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Concussion linked to higher risk of dementia in later…

People who suffer from a concussion have a higher risk of dementia in later life, a study suggests.

They could also have a heightened risk of Parkinson’s disease, attention deficit hyperactivity disorder (ADHD) and mood and anxiety disorders, researchers said.

Concussion is classed as a temporary injury to the brain caused by a bump, blow or jolt to the head.

It typically lasts up to a few days or weeks, although it sometimes needs emergency treatment and some people can have longer-lasting problems.

The study, published in the journal Family Medicine and Community Health, examined the links between concussion and the risk of psychological and neurological disorders in later life.

A team of Canadian researchers examined data on almost 50,000 people who had suffered a concussion between 1990 and 1991 and then tracked their health again in 2014 and 2015.

They compared 28,021 men and 19,462 women who had suffered concussion in the early 1990s with almost 140,000 healthy participants who had not suffered concussion.

It was found that those who suffered concussion were 72% more likely to go on to have a dementia diagnosis in 2014/15 compared with those who did not.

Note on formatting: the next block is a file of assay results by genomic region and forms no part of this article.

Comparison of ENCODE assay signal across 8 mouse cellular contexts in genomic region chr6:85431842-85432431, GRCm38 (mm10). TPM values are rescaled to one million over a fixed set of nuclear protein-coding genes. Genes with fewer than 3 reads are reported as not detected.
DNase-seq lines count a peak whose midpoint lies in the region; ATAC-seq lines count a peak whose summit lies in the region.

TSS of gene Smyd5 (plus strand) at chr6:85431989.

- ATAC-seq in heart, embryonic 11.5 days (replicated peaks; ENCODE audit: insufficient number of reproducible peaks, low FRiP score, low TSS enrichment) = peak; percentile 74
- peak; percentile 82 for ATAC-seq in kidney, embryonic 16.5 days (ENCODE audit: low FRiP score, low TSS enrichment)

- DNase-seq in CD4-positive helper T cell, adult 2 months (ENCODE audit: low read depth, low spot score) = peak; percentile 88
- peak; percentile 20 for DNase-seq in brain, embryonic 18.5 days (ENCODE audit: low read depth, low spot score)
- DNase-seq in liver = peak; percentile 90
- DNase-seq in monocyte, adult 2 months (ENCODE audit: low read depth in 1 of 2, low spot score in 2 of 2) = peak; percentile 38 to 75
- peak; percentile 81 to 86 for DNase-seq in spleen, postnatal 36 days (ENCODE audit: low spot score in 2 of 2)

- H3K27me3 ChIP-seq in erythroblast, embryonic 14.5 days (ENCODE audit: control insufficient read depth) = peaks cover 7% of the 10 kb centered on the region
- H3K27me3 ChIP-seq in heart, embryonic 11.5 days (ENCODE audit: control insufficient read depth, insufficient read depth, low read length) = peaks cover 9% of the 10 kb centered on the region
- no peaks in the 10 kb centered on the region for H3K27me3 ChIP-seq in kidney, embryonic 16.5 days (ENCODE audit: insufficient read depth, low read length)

They were also 57% more likely to be diagnosed with Parkinson’s disease and had a 39% higher chance of having ADHD.

And those who had suffered concussion had a 72% heightened risk of a mood or anxiety disorder compared with those who did not have a concussion.

The authors wrote: “Concussion was associated with an increased risk of diagnosis of attention-deficit hyperactivity disorder, mood and anxiety disorders, dementia and Parkinson’s disease later in life.

“Our findings suggest that concussion may be a risk factor for the development of comorbid conditions in the years following initial injury.”

Signs of a concussion usually appear within a few minutes or hours of a head injury, but they can take as long as a few days.

Symptoms can include: a headache that does not go away or is not relieved with painkillers; dizziness; feeling or being sick; memory loss; clumsiness or trouble with balance; feeling stunned, dazed or confused; changes in vision; being knocked out or struggling to stay awake.

Concussion is harder to spot among young children and babies.

Carers are urged to look out for changes in their normal behaviour after a head injury, such as excessive crying, differences in their feeding or sleeping habits or a loss of interest in people or objects.

There is no guaranteed way to prevent concussion but people can follow simple safety steps such as wearing a helmet when cycling or wearing the recommended equipment when taking part in a contact sport, such as rugby or boxing.

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